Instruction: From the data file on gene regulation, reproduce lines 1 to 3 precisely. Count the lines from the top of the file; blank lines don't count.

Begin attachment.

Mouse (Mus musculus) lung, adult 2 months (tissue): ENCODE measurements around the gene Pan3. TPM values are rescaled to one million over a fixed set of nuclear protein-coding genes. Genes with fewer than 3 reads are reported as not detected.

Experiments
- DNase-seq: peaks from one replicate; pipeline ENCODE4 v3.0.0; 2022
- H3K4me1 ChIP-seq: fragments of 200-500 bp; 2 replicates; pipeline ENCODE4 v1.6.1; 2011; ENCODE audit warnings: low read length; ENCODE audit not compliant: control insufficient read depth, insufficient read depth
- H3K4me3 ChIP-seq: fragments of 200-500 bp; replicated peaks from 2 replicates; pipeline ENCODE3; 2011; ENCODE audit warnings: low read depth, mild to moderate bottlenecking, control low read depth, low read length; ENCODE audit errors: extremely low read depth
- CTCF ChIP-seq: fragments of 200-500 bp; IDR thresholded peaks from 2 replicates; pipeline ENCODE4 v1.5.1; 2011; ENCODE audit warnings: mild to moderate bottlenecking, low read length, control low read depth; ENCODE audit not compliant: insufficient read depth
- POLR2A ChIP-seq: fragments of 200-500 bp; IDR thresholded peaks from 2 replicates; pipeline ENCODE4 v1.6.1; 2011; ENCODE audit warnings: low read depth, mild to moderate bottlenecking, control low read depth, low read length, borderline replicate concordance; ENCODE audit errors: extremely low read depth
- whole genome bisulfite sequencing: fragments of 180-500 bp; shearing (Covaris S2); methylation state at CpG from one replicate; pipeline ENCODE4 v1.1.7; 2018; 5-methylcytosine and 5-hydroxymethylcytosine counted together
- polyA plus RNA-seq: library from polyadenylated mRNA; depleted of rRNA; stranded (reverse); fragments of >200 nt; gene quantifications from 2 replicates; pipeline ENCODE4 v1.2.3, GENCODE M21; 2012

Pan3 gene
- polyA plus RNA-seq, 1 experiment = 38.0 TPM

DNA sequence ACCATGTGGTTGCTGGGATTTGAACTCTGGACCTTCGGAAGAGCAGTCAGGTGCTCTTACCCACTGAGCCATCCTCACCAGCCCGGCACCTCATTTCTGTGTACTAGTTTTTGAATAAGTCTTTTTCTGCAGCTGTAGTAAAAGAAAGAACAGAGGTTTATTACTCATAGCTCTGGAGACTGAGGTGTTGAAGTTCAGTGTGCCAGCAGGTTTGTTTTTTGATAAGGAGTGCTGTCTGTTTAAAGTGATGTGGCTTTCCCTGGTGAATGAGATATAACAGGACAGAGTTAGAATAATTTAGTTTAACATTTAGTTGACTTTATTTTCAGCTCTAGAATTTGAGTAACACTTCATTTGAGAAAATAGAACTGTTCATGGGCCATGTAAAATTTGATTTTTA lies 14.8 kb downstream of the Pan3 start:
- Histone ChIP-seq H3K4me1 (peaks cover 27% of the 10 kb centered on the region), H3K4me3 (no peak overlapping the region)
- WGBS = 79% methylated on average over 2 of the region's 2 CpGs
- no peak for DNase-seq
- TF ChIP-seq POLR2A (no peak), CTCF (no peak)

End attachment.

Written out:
Mouse (Mus musculus) lung, adult 2 months (tissue): ENCODE measurements around the gene Pan3. TPM values are rescaled to one million over a fixed set of nuclear protein-coding genes. Genes with fewer than 3 reads are reported as not detected.

Experiments
- DNase-seq: peaks from one replicate; pipeline ENCODE4 v3.0.0; 2022